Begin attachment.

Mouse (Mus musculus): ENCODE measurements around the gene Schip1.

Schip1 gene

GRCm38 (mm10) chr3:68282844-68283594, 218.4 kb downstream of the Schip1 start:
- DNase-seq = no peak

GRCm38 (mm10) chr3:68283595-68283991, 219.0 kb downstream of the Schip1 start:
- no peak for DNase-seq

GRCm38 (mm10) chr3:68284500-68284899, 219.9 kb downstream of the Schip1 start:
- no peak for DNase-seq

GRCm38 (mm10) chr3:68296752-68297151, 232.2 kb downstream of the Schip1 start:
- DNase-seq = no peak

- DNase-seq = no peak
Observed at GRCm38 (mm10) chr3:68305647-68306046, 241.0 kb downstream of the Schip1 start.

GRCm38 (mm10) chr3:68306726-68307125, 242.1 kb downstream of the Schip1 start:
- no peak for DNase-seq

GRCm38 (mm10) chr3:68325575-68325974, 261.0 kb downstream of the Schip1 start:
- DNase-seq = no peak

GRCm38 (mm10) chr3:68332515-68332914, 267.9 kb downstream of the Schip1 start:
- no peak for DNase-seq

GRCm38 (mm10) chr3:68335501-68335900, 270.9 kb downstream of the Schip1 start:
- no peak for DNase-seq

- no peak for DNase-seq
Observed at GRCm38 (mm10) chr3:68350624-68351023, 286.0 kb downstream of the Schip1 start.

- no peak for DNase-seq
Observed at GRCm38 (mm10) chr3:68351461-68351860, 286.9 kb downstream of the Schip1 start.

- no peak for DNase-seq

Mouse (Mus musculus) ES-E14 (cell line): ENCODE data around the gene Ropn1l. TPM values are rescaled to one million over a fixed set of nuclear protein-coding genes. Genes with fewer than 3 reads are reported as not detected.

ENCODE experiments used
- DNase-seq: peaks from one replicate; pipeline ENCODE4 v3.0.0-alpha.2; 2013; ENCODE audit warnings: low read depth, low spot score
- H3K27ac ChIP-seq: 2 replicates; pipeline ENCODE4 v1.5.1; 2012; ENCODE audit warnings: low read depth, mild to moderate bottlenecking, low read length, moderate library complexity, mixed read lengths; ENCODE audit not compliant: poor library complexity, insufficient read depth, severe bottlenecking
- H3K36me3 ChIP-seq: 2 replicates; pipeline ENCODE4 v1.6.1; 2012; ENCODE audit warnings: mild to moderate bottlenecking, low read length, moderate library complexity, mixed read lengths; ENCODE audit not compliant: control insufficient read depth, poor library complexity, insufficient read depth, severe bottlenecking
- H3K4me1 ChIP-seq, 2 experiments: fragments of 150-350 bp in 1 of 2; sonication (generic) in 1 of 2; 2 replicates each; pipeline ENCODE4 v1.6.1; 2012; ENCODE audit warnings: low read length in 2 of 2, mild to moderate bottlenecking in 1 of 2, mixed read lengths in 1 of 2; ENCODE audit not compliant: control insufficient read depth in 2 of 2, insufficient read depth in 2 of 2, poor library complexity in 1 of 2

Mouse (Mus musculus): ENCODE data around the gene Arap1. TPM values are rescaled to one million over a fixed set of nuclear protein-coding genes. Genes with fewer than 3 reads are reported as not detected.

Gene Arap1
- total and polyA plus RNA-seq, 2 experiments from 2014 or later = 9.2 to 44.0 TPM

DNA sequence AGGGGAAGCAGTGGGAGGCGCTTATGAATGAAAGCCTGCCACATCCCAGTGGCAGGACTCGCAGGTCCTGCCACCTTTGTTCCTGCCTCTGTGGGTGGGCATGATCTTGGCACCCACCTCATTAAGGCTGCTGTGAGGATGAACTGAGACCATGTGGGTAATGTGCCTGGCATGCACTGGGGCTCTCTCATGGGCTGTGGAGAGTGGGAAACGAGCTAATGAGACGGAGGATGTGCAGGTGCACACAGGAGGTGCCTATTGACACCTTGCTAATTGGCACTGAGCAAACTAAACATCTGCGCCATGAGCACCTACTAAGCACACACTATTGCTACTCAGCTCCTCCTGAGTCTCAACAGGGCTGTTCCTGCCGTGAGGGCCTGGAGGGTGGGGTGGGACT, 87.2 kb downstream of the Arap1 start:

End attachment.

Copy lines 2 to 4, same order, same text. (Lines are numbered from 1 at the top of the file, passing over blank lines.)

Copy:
Schip1 gene

GRCm38 (mm10) chr3:68282844-68283594, 218.4 kb downstream of the Schip1 start:
- DNase-seq = no peak